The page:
IQRIT, Israel (RNS) — In October 1948, less than six months after Israel declared its existence and with the ensuing war with Arab states about to reignite, Israeli troops occupied Iqrit, a village of 616 Greek Melkite Catholics in northern Galilee, near the Lebanon border. The village leaders didn’t resist — Iqrit’s priest even welcomed the troops, residents recall, with a Bible in his hand while chanting in Hebrew, “Welcome, children of Israel.”
A week later, the Israeli commander ordered the inhabitants of Iqrit to move southeast to the Arab village of Rameh “for two weeks until the security situation will allow them to return.” The residents left most of their belongings in their homes.
Thirteen miles away, the 1,050 mostly Maronite Catholic residents of Biram met a similar fate: They were ushered to Jish, three miles east, where they settled in the houses of the Muslim residents of the village who had fled because of the war.
Two weeks has become 73 years. The residents of both towns are still waiting to return.
But in July, with a new coalition government in power in Israel, the local Melkite and Maronite bishops met in Haifa with parish priests and representatives of Iqrit’s and Biram’s community action committees to make a push to allow their people to go home at last. Amid plans to stage protests and to lobby members of the Knesset, the Israeli parliament, Bishop Yousef Matta, the leader of the Melkite church in Galilee, announced at the meeting that a prayer would be said daily in each of the two villages’ abandoned churches to raise awareness about the villages’ histories and struggle for justice.
Bishop Musa Haj, patriarchal vicar of the Maronite Church in Jordan and in the Holy Land, quoted the Gospel of Matthew: “Ask and it will be given to you; seek and you will find; knock and the door will be opened to you.”
Wadie Abu Nassar, media adviser of the Catholic Bishops’ Council in the Holy Land, told Religion News Service that the Vatican “is aware and monitoring the case.”
As the townspeople fight for the legal right to return, they are also fighting the dissolution of their communities, as many of those who remember daily life in Iqrit and Biram are dead or elderly. The towns themselves are largely already gone. In July 1951, Israel’s Supreme Court allowed the onetime residents of Iqrit to return, but the army first ignored the decision for months before demolishing the village on Christmas Eve, leaving only its church.
Biram fared no better. In a separate decision, the High Court denied residents’ request to return on a technicality. Two years later, the military sent bombers to destroy the hamlet as its families watched from a hill later called the “Wailing Hill.” Again, Biram’s church building was spared.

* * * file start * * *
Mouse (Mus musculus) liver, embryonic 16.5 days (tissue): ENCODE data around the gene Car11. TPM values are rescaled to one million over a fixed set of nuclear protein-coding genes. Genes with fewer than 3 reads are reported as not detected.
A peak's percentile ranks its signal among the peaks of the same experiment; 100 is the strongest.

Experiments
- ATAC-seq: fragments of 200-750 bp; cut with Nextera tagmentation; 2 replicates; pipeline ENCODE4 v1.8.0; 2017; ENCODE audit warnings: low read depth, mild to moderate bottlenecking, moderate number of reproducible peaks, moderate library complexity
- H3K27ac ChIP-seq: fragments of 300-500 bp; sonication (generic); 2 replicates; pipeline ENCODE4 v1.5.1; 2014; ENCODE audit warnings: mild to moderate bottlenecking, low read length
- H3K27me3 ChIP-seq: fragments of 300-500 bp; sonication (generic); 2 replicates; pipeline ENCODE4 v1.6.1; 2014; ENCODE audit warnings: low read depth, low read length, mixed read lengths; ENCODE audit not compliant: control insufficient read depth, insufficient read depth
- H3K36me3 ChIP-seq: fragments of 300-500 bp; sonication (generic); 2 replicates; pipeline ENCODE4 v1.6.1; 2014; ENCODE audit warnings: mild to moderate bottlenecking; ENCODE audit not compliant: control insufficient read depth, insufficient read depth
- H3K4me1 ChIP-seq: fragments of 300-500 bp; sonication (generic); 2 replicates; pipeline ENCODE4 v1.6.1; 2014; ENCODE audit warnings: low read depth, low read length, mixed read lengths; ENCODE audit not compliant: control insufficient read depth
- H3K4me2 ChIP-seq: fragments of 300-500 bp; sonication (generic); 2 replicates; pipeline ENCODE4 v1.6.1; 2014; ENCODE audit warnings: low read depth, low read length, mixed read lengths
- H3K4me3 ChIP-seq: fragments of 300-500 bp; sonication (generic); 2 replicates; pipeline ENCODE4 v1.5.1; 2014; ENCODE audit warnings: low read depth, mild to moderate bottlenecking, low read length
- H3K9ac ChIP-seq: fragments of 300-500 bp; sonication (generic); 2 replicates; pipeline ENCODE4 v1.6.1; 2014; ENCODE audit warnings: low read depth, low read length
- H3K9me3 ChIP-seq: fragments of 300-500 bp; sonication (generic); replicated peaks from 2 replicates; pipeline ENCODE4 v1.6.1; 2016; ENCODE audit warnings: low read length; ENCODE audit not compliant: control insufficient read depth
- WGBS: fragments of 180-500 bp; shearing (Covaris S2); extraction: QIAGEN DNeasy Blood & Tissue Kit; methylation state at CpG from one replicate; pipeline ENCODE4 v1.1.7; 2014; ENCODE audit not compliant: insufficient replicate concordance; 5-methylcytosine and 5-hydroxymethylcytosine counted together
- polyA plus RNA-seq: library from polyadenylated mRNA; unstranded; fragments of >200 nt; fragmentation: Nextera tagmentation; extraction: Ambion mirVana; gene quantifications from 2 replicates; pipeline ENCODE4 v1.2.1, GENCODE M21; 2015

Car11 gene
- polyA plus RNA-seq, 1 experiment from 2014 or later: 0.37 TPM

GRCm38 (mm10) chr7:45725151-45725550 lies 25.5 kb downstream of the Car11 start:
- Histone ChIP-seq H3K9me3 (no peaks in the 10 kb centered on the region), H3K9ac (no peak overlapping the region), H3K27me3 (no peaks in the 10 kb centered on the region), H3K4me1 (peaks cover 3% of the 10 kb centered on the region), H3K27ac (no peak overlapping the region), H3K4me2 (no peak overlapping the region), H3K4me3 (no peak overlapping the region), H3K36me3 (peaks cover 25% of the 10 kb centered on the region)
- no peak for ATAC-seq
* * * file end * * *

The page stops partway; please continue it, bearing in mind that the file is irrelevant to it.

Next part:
In 1968, natives of Iqrit and Biram were granted the right to be buried in their village, but large swaths of the towns’ land have been declared public parks; other portions became parts of new Jewish settlements.
The towns’ action committees have appealed to the media, the courts and with Israeli officials and international celebrities, with little to show. In May 2013, second- and third-generation deportees settled in tents in the ruins of Iqrit, replicating a similar sit-in staged by their parents and grandparents in 1972. They were forcibly evacuated by Israeli authorities.
Meanwhile, they have kept the memory of their ancestral villages alive by holding summer camps in the villages, recording oral histories and holding weekly church services on Saturday mornings. They come from Jish, Haifa, Nazareth, and beyond to pray together and socialize. They also hold weddings and funerals in their churches.
Abu Nassar said Israel’s new government has given the townspeople hope that their demands will be answered. For the last 12 years, former Prime Minister Benjamin Netanyahu’s governments have consisted of right-wing and religious Jewish parties that were not sympathetic to any Arab claims. The new government led by Prime Minister Naftali Bennett is composed of a wide range of parties, from Muslim conservatives to left-wing Zionists to hardcore fiscal conservatives on matters of both the economy and the Arab-Israeli conflict.
Ghaida Rinawie Zoabi, a member of the social-democratic Meretz Party, agreed with Abu Nassar’s assessment. Foreign Minister Yair Lapid, who will become the prime minister in two years according to the coalition’s power sharing agreement, “is likely to show interest,” said Zaobi, particularly if the case of Iqrit and Biram gains international attention.
Many arguing for the return of Biram and Iqrit believe Israel’s reluctance is founded in fear that it would set a precedent that would awaken demands for the “right of return” for all Palestinian refugees displaced in the 1948 war.
But Riyad Ghantous, a son of Biram natives who watched his own eldest son, George, be married in the village’s church on Aug. 28, said the Israelis’ promise of a two-week evacuation makes it different from any other case of the hundreds of villages evacuated in 1948. After repeated disappointments of the court decisions, it is time, he said, for political powers to do the right thing.